The 30-year-old fantasy card game from my youth is Mayfair's Encounters.
The game is played with two decks of cards (Hero and Monsters/Magic) and a pair of dice. Each player draws seven cards at random from the Hero deck and places them into two lines of defense. The Heroes can be Elves, Dwarves, Knights, Wizards, Clerics, Men-At-Arms, and Paladins, and each has a specific Ability Score depending on their strength.
The players then draw seven cards from the Monster/Magic deck for their hand.The Monster/Magic deck contains Wizard and Cleric scrolls (usable only by the appropriate class), weapons and magic items (again, usable only by specific classes, but can also be banked as treasure), and treasure (for banking as..you know...treasure). The remainder of the deck consists of a selection of fantasy monsters like Giants, Demons, Vampires, and -- of course -- Dragons.
Combat is resolved by each player rolling one die for his Hero/Monster, then adding the Ability Score on the card (as well as any modifiers bestowed by granted weapons). High roll wins, with ties going to the defender. Monsters can only attack the front line unless they have the flying ability (letting them swoop down upon weaker Heroes in the rear ranks). Before combat, Wizards can cast spells (if a scroll is held); Clerics can try to turn undead; Elves can fire bows at any attacker even if they're not targeted; etc. Meanwhile, the attacker can send Dragonfire down upon the defender; have a Demon's curse placed upon the Heroes; and even summon the specter of Death himself to vanquish a particularly troublesome foe.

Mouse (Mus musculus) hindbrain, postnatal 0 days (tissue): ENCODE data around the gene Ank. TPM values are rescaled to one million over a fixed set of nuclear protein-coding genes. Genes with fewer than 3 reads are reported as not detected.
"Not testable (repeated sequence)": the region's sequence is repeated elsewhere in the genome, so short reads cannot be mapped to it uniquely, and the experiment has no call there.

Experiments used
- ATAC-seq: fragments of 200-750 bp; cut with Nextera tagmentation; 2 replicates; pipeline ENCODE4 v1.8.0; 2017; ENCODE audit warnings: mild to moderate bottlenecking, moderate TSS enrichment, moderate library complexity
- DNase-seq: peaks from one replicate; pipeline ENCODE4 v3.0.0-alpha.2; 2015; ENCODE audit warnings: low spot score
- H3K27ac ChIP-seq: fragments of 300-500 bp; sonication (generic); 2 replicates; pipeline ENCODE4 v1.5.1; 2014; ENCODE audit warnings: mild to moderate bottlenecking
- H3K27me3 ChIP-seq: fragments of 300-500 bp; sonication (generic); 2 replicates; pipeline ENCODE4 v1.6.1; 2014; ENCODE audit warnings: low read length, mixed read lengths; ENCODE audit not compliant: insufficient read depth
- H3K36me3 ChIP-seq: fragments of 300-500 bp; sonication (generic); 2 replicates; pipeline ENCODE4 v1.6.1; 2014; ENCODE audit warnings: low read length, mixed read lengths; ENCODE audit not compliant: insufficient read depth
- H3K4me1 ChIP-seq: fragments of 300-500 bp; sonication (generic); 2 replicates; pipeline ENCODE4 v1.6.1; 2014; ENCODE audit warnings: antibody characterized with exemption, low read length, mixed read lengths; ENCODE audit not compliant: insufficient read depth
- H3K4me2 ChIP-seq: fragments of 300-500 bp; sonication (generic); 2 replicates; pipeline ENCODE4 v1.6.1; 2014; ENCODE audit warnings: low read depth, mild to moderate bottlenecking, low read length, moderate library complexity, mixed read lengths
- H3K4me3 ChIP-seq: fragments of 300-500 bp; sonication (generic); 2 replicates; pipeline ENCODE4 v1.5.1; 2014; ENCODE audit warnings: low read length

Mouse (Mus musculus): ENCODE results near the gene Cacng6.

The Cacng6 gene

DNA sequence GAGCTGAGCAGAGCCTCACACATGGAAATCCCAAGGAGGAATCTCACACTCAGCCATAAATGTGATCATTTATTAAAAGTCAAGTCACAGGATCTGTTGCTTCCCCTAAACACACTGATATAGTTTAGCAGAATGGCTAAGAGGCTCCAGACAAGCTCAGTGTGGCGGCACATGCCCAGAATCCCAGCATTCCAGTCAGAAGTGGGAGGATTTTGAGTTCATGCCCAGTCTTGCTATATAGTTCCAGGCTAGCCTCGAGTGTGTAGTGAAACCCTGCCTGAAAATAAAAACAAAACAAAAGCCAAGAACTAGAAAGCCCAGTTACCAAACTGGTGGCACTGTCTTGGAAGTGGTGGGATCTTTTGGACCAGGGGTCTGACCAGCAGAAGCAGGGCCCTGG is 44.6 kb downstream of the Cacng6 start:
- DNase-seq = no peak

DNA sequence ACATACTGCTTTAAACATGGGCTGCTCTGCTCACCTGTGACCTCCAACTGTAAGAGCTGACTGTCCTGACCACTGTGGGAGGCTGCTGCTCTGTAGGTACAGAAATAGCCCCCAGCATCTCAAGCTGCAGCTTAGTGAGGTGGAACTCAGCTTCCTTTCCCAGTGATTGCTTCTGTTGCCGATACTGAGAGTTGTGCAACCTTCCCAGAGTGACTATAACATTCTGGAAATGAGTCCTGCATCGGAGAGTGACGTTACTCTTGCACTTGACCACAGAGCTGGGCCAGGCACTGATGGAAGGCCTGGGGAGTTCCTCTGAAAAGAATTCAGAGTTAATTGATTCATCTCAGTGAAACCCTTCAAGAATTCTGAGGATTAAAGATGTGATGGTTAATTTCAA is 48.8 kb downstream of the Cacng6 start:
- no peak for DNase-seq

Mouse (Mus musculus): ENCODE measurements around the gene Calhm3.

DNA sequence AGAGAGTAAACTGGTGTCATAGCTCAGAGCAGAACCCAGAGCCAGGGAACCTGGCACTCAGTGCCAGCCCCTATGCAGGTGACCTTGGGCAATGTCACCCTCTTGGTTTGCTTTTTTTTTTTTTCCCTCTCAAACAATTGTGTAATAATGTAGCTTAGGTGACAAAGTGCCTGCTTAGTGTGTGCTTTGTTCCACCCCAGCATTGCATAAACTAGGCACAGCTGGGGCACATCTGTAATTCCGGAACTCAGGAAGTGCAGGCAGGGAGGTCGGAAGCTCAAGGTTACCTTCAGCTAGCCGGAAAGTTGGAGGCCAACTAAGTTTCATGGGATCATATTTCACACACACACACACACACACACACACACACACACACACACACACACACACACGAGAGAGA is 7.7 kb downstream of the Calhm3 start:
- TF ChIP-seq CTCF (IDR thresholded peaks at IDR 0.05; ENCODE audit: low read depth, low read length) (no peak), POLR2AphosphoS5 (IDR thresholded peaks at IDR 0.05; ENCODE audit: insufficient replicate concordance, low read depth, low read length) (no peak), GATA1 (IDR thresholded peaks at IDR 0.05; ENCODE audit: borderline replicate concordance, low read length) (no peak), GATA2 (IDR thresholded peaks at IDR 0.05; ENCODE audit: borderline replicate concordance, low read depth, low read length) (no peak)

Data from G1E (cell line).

Once all players but one have all of their Heroes destroyed, the players add up their banked treasure. The player who had heroes remaining is given a 1,500 gp bonus. High GP value wins. My brother and I would instead play "Last Man Standing" where we'd attack each other until there was a victor. (We didn't really bank treasure when we played.) As you can see, the game is incredibly simple, but there's a bit of strategy involved as you organize your lines of defense and arm your party for the onslaught. It's a great little game -- a fun beer-and-pretzels diversion. Apparently there was a later CCG version of the game, but the original version will always have a place in my heart -- and now, a place on my game shelf.